It's clear from the presentations today, and also from talking to [community head] Ryan [Schneider] earlier, that you guys think that the feedback from the community is invaluable, in terms of shaping how the game could evolve.
TP: It certainly shaped how R2 evolved. I mean, the proof is there with many of the changes we made in Resistance 2. And whether or not everybody likes the changes we made, many of them were motivated by the community.
We all know that the people who participate in the forum, and set up their MyResistance profile, and everything, are going to be the biggest fans of the game. Do you ever mitigate, or temper what you get out of them, with different, other research, or just your own ideas about what will appeal to the guy who just goes into Best Buy, who goes, like, "Dude! Aliens!"?
TP: Yeah, as a matter of fact, we did research; we did a study on Resistance: Fall of Man, and it was done by a group called Chatter, and it was a very blunt assessment of Resistance: Fall of Man.
It was probably the most critical assessment I've seen of any of our games, and it was the best thing that we had ever read, because it called out, specifically, what was wrong with the game, and what the game was missing. We've addressed a lot of those issues a lot of Resistance 2.
I mean, for example: Hale. One of the main complaints that the study brought up was that Hale was just basically non-existent in the story for Resistance: Fall of Man, and the narration made it very difficult to identify with him. And so, when we saw that, we reinforced our attempts to bring the story back to Hale, and tell it from his perspective, and develop him more. And he does: now, in Resistance 2, he changes throughout the game, and he has a more complex relationship with the others in the game.
Was that already your instinct for the direction of the game?
TP: Well, we'd heard some of that from players, but on the other hand, we'd heard from people who also liked the narrative approach. But seeing this from an outside, objective source, really helped push us in the direction.
Another thing we heard from the study was that Resistance: Fall of Man didn't have as much of an identity, because of its setting. And people weren't quite clear if it was taking place in the '50s, or the '60s, or even what country it was set in.
And so, we made a much bigger effort in Resistance 2, to push that feeling of 1950s America. And one of the results of that was a Henry Stillman broadcast that you hear throughout the game, and other aspects that really play up the kind-of quote-unquote "American" feel.
You also asked if there were other sources that we looked at besides our own forum. And we go to places like NeoGAF, for example.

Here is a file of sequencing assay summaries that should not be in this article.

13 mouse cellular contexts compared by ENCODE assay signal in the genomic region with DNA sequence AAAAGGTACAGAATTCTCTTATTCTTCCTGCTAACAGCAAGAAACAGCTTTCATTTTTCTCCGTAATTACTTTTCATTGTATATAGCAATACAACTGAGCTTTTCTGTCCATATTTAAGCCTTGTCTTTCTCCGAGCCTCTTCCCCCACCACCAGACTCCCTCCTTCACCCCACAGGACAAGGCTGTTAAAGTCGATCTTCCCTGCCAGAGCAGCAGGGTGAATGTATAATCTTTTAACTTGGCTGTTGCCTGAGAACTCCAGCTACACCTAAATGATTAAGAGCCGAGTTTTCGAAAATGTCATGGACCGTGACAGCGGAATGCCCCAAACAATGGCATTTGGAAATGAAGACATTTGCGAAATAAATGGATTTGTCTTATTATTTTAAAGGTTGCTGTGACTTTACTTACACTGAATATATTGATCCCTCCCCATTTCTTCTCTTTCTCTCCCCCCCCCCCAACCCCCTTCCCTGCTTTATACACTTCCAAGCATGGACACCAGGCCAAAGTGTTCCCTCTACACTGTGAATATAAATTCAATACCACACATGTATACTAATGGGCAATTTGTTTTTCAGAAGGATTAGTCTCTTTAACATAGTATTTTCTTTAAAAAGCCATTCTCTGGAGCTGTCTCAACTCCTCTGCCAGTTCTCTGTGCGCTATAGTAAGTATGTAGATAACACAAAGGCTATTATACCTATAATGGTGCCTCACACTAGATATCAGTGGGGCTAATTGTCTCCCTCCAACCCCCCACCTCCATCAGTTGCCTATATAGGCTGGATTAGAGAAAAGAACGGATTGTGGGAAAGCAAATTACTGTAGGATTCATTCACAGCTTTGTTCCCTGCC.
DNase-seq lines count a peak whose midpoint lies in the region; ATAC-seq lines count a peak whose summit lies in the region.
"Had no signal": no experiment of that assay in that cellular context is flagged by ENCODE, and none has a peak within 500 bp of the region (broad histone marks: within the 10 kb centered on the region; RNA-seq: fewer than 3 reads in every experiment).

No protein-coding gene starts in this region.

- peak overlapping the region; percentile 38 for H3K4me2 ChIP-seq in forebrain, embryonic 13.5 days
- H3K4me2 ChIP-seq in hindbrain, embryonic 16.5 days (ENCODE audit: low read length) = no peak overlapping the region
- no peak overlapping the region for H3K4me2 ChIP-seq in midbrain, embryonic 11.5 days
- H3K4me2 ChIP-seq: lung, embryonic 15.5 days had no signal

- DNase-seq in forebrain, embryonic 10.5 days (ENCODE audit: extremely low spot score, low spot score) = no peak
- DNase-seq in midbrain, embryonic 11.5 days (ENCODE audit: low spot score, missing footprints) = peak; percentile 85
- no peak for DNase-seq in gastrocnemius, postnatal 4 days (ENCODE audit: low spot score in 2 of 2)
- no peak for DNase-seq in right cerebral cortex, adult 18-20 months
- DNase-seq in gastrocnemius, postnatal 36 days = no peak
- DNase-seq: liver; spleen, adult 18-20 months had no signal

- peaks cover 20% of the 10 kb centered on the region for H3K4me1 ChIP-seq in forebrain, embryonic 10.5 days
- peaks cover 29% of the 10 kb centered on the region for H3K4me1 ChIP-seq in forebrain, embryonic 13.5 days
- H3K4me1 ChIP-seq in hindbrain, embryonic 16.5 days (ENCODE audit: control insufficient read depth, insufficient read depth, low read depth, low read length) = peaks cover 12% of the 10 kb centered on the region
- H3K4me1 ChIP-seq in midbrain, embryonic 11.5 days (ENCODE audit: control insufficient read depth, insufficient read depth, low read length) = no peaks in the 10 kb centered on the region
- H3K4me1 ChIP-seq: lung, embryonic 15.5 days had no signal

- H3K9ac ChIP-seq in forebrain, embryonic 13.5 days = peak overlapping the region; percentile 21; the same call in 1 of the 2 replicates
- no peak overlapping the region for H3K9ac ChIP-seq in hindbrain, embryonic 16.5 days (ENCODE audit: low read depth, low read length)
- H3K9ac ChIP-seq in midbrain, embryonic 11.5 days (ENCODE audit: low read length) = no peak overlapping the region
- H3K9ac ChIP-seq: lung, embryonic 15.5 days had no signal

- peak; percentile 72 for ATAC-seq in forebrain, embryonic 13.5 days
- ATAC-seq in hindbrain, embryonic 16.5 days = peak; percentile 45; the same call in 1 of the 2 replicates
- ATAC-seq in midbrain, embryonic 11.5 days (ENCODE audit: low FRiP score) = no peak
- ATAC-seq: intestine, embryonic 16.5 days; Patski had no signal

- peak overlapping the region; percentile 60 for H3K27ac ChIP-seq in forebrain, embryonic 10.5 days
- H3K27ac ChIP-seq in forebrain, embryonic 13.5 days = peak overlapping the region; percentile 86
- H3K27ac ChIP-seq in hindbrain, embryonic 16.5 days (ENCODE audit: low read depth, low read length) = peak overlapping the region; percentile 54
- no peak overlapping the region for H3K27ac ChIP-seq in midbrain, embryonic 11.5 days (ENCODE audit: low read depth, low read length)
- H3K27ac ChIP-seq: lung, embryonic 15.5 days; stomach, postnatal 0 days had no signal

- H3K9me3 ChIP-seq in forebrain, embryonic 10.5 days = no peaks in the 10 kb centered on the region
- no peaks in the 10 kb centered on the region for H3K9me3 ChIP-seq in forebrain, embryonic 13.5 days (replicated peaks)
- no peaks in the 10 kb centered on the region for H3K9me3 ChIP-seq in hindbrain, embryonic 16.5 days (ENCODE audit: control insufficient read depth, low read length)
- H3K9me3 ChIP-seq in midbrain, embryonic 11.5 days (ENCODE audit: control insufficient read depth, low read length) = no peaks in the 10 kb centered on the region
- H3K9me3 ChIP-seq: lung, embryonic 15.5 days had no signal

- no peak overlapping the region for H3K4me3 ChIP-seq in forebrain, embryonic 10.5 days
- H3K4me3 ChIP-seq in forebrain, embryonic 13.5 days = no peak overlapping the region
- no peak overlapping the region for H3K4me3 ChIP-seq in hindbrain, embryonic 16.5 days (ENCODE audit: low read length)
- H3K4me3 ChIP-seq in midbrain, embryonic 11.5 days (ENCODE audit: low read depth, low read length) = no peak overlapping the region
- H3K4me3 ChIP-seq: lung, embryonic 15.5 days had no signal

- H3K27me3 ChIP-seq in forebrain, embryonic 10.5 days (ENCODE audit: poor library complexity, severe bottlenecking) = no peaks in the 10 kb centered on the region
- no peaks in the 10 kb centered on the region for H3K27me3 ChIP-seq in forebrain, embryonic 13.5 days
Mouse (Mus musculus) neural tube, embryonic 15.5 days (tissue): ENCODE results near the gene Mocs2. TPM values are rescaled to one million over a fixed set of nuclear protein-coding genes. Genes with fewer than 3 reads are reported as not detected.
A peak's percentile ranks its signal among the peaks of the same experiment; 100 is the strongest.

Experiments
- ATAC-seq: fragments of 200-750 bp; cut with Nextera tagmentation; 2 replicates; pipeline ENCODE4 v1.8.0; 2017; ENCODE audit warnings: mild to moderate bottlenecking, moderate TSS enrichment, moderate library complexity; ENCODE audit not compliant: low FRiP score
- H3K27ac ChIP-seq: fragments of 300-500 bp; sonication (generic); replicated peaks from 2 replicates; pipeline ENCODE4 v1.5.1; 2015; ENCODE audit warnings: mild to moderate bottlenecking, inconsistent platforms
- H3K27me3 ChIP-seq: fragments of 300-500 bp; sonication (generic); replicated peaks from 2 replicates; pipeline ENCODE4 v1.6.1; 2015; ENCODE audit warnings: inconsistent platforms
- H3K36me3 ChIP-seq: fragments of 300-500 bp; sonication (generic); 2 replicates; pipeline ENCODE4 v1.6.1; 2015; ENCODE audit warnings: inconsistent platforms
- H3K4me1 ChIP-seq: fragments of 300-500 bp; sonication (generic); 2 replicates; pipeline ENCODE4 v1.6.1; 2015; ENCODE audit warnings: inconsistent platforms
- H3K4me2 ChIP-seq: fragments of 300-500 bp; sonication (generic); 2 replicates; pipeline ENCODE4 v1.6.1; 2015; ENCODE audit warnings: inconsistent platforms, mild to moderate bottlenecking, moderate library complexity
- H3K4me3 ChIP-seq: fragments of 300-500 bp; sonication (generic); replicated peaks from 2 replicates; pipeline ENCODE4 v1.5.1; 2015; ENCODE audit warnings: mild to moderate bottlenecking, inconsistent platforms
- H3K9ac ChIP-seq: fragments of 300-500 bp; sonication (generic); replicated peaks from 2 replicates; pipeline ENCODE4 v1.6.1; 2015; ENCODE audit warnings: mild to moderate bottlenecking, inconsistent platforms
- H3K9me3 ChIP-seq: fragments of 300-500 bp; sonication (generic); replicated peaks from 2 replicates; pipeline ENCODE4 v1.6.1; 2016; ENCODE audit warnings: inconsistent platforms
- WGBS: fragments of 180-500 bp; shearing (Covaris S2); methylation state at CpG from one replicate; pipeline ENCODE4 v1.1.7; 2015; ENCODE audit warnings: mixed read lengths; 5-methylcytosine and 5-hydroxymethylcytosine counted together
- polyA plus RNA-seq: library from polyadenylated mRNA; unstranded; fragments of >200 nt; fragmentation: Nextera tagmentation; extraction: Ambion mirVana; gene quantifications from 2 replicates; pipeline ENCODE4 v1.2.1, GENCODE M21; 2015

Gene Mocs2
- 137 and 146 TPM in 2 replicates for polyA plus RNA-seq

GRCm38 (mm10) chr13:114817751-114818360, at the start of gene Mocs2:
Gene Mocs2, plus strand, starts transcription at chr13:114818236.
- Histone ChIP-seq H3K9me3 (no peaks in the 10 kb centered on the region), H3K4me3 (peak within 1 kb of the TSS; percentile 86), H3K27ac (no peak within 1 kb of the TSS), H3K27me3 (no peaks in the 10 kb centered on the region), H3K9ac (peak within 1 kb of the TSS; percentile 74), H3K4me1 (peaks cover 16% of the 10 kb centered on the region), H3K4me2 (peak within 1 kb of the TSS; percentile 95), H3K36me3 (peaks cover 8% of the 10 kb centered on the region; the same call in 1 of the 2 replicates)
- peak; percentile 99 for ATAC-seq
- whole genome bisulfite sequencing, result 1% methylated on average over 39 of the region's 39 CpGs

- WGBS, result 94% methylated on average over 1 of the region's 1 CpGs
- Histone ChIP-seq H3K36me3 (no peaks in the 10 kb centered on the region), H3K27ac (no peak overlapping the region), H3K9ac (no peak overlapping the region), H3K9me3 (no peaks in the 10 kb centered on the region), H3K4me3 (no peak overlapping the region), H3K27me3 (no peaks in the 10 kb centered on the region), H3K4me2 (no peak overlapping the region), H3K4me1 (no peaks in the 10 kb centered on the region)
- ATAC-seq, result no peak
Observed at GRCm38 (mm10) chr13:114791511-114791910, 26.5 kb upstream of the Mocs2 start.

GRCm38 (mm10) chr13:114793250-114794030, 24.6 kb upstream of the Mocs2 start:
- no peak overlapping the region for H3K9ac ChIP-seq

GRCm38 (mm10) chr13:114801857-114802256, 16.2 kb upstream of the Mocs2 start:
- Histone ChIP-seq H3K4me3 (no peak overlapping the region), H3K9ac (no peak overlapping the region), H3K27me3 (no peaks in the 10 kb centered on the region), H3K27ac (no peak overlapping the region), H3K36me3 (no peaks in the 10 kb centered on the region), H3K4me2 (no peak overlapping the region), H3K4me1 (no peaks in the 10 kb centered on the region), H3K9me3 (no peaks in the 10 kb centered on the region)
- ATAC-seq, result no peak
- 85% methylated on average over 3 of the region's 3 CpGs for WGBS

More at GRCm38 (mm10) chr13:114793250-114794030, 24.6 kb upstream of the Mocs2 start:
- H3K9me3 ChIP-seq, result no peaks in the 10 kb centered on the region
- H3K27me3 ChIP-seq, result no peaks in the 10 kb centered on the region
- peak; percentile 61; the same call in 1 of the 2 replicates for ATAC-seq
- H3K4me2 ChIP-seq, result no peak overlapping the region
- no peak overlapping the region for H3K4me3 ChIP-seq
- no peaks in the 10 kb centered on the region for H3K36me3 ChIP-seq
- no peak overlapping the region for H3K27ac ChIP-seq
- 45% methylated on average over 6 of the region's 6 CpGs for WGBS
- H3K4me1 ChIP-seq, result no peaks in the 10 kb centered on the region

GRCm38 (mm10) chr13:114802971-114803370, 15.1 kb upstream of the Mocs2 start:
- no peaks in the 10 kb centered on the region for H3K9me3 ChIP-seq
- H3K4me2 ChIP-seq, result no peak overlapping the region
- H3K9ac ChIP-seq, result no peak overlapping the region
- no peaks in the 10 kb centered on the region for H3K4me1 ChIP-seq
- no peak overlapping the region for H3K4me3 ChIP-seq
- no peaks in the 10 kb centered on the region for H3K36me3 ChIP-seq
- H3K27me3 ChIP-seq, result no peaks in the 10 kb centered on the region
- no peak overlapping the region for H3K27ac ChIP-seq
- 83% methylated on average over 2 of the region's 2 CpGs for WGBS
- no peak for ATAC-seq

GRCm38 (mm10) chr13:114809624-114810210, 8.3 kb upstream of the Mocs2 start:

TP: And NeoGAF... What's your opinion on that?
Trust me, I read NeoGAF too, and I mean, I periodically go on the 1UP podcast, so I have my own run-ins with NeoGAF, and post on NeoGAF a little bit, so... I'm just laughing, because I'm imagining when NeoGAF finds this interview, what the reaction is going to be to hearing themselves called out by Ted Price.
TP: Well, we really enjoy it. I mean, those guys are not shy about sharing their opinions, and it's always fun to read through the posts, when it comes to our games or anything we do. It's a good counterbalance to what we're seeing on our own forums.
Do you find that different communities online have different reactions? Like, the tenor of your community, and its reactions to your game, is different from what you see on NeoGAF, or what you see elsewhere, on maybe blog comments on Kotaku, or anywhere?
TP: Well, sure, Kotaku is a good source. IGN, also, the IGN forum is a good place to go as well. What we see are probably a more diverse group of folks who, perhaps, are into Xbox 360, or other games, who are commenting on our games, and... it's always entertaining.
I thought some of the questions from the community during the presentation were impressive -- they're really plugged in, aren't they?
TP: I was impressed. I mean, they're well-educated, on the games, on what we do, and on just the industry in general. So they were smart questions.
Insomniac's Ratchet & Clank Future: Quest for Booty
Yeah, they were savvy. One person talked about how you guys ship a game a year -- which, I guess, you've shipped like one a and a half this year, because you have Quest for Booty. And you talked about how you now have the alternating cycles, and you moved to having a year for prototyping, for games now. Your typical cycle is a 24 month cycle, now?
TP: It's 24 months right now. Yeah. We have a preproduction team starting on a new game.
Is that a small, core team?
TP: Yes, usually it is a team of people who prefer to stay -- who have a common interest, whether it's the franchise that they're staying on, or a new IP that we're working on.
And they are a group of folks who have a diverse set of specialties, who can help form the core of a new game. So, gameplay programmer, designer, artist, concept artist, animator, can all get together and begin to lay the groundwork for the game before the rest of the team comes on.